Are robots really going to steal our jobs?

By Tom Wadlow

PwC analysis suggests that a third of UK and German workers will be at risk by 2030, but other research claims that robots are job creators. We look at both sides of the debate

Automation is nothing new. Industries all over the world have been subject to advances in technology over the course of centuries, even millennia.

Such advances through history, however, have often been met with resistance, especially when human capital is on the line in the short term. Indeed, being dubbed a Luddite stretches back to the early 1800s when handloom weavers protested against the mechanisation of the textiles trade.

While the immediate threat to livelihoods was no doubt a valid cause for Luddite angst, history has shown the Industrial Revolution led to enormous economic expansion and subsequent net gain of jobs versus those initially displaced by machinery.

So the questions begs, if history is to repeat itself again, should we really be worried about the latest wave of automation technology?

Fast-forward to 2017 and the world is an unrecognisable place compared to the 19th century. What was rapid in terms of technological progress during the Industrial Revolution seems pedestrian compared to what is commonly called the Fourth Industrial Revolution. The idea of a machine skilled enough to create textiles was alien in pre-industrial factories - the idea of machines talking to other machines probably a dream deriving from a generous dose of opium.   

Rise of the machines?

One commonality between automation today and in the Luddite era is that some industries’ human workforces appear to be at greater risk than others.  

PwC has released research claiming that up to 30 percent of UK jobs (10.43 million) could potentially be at risk by 2030, with this rising to 35 percent in Germany and 38 percent in the USA. Japan, interestingly, is found to be at 21 percent.

Much of this risk is carried by a group of sectors that includes transportation and storage (where 56 percent of jobs are at risk), manufacturing (46 percent), wholesale/retail (44 percent) and admin (37 percent).

Has the Luddite fallacy finally come true? PwC does include some disclaimers, and ultimately concludes that the net impact of automation on total employment remains unclear. Indeed, it says that “new automation technologies in areas like AI and robotics will both create some totally new jobs in the digital technology area and, through productivity gains, generate additional wealth and spending that will support additional jobs of existing kinds, primarily in services sectors that are less easy to automate”.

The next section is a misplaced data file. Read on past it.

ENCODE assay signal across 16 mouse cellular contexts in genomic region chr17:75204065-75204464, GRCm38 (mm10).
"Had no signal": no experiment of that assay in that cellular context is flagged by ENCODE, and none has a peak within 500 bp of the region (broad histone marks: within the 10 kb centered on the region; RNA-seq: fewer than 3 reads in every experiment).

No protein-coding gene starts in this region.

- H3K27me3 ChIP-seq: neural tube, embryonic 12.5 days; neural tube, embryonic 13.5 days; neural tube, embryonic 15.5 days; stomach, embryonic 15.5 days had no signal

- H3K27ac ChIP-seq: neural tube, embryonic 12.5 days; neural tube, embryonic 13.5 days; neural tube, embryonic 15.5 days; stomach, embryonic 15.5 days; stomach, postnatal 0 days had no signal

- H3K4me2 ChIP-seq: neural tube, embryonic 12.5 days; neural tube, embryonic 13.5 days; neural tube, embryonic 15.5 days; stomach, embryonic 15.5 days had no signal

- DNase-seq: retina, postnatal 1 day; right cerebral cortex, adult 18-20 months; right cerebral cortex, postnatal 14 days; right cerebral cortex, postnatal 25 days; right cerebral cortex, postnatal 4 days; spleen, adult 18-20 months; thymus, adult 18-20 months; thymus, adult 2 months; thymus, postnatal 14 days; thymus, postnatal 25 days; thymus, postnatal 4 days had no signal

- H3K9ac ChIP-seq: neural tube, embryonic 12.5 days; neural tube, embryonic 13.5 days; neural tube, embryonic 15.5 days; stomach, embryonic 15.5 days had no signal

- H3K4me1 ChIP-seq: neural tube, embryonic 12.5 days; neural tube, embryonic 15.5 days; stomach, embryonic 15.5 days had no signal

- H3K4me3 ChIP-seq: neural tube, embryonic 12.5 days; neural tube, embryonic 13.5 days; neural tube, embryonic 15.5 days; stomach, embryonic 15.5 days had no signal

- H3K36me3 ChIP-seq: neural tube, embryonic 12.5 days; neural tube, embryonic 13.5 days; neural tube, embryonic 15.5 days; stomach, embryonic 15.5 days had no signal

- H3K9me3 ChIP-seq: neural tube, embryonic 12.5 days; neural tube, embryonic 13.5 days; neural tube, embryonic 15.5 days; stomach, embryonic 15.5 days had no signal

Job creators?

Other research carries a wholly more optimistic outlook from the outset. The Chartered Institute of Ergonomics and Human Factors and job seeker and recruiting site CV Library presents a fundamentally different outlook to the likes of PwC. 

Their studies reveal that more than 63 percent of the 1,000 UK industry professionals surveyed say that they have never witnessed job cuts due to automation or robot takeover. More than a third revealed that this had actually led to the creation of more jobs in their organisations.

Further still, CIEHF and CV Library say that nearly three quarters of professionals hold the view that they and other workers are being scare mongered by negative coverage on robots and automation technology. While half admit that there is resistance to implanting newly automated processes, common belief appears to be that such resistance is misguided.

So what can be done to allay these fears? The same research claims that nearly 80 percent of manufacturers feel the need for greater efforts in promoting the benefits of new technology in the workplace. Nearly half of all industry professionals state their business fails to communicate these benefits, especially to those frontline staff who may feel the most threatened.


This would seem the most sensible place to start, along with some meaningful joined up collaboration between commerce and governments both in the UK and across Europe to address skills deficits.

According to the European Centre for the Development of Vocational Training, Europe’s top five skill shortage occupations are IT professionals, medical doctors, STEM professionals, nurses and midwives and teachers.  However, the picture varies from one country to another. For example, all EU countries barring Finland lack IT workers, while Belgium, Greece, Spain, Hungary, Latvia, Lithuania, Luxembourg and Portugal have no shortage of teachers.

So while the question of whether robots and automation will significantly displace humans may still be up for debate, there is little doubt that workforces need to be suitably developed in order to maximise benefit from emerging technologies. Failure to do this, and the Luddite fallacy may one day ring true.



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